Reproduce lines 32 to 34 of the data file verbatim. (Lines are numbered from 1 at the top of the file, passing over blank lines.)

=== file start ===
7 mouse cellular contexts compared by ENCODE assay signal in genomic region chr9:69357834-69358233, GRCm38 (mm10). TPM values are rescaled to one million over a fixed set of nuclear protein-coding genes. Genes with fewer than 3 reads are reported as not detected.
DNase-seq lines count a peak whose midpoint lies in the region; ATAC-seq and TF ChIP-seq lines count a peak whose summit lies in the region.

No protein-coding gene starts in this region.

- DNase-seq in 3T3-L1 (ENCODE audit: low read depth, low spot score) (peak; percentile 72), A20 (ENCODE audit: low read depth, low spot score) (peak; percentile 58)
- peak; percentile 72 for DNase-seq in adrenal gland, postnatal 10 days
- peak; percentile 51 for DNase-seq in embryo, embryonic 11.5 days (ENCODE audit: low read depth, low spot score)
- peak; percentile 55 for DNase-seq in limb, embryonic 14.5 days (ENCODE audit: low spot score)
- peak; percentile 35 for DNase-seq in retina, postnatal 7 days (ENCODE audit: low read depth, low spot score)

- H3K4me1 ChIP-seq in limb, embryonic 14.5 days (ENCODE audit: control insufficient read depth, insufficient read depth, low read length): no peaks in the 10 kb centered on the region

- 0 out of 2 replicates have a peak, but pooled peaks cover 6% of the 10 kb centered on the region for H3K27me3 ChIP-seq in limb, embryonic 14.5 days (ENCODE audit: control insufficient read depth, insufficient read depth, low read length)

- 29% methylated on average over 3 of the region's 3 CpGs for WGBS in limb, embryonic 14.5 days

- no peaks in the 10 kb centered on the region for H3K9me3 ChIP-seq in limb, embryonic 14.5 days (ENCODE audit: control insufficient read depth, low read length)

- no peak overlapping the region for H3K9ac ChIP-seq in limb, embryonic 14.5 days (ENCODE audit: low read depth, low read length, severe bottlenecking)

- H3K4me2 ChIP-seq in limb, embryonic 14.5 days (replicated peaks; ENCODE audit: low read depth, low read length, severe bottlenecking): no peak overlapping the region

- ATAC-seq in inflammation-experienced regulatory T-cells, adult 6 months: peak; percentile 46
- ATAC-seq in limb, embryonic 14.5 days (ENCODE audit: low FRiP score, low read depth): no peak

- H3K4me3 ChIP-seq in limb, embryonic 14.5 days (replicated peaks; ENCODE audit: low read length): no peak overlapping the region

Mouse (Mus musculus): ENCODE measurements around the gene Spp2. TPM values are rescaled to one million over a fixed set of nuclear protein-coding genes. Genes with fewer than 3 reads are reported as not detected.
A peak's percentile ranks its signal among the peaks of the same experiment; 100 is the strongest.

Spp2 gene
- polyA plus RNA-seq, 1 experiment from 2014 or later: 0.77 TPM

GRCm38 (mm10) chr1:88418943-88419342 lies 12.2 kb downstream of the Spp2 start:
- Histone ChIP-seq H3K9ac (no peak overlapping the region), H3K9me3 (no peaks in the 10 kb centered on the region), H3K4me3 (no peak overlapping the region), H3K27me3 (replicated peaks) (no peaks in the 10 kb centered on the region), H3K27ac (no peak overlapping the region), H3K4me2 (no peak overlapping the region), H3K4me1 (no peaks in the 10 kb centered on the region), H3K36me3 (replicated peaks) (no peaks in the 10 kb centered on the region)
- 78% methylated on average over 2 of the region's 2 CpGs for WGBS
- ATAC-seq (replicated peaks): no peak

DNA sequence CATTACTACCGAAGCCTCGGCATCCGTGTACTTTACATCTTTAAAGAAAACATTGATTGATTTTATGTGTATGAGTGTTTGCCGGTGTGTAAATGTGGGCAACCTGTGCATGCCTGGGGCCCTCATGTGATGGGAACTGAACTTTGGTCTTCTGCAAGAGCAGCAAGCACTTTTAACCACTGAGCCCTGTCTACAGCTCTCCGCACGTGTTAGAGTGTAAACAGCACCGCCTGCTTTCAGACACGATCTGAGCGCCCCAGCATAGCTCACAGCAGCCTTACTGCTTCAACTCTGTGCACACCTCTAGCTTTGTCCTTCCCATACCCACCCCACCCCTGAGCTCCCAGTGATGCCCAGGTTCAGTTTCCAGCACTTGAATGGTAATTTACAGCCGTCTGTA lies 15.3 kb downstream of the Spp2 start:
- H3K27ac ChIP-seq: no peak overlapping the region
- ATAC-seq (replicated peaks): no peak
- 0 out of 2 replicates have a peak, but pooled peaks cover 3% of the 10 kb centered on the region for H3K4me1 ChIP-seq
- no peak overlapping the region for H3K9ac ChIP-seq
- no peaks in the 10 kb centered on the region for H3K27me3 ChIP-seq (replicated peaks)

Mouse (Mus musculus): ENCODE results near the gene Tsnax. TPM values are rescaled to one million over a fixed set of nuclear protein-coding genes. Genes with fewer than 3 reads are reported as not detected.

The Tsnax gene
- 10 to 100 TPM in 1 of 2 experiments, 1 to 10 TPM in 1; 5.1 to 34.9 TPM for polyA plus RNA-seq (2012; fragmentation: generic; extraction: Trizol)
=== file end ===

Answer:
Mouse (Mus musculus): ENCODE results near the gene Tsnax. TPM values are rescaled to one million over a fixed set of nuclear protein-coding genes. Genes with fewer than 3 reads are reported as not detected.

The Tsnax gene
- 10 to 100 TPM in 1 of 2 experiments, 1 to 10 TPM in 1; 5.1 to 34.9 TPM for polyA plus RNA-seq (2012; fragmentation: generic; extraction: Trizol)